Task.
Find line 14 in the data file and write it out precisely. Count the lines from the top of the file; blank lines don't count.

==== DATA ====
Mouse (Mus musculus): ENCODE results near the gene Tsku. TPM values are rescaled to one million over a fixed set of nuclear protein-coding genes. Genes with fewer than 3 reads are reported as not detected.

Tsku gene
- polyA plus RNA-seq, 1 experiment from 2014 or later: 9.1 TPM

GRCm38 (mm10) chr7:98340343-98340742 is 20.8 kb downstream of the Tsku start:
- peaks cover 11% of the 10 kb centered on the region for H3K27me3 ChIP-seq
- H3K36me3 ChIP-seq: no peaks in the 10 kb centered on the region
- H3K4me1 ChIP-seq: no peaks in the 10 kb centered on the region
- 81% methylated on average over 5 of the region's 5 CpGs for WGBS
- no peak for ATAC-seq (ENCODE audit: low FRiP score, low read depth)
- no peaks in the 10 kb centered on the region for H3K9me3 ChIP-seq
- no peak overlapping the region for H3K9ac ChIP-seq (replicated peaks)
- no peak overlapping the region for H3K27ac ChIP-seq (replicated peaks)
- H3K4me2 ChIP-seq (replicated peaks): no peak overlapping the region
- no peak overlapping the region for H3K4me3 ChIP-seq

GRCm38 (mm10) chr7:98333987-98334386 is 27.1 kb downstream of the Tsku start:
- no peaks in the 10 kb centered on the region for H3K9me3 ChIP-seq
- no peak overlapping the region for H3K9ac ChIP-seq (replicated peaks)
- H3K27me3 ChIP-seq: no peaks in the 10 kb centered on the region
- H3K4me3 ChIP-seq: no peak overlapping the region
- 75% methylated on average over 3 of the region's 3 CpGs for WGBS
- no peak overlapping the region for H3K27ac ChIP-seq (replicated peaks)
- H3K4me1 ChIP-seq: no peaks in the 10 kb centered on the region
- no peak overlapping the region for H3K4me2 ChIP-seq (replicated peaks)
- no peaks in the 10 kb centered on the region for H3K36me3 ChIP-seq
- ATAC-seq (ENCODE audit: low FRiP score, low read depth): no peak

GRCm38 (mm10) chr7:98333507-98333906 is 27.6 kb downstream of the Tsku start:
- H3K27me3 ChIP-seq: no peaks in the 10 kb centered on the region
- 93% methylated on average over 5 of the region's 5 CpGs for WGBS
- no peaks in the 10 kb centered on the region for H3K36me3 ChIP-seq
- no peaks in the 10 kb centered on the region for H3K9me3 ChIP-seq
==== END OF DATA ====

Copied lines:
- no peak overlapping the region for H3K4me3 ChIP-seq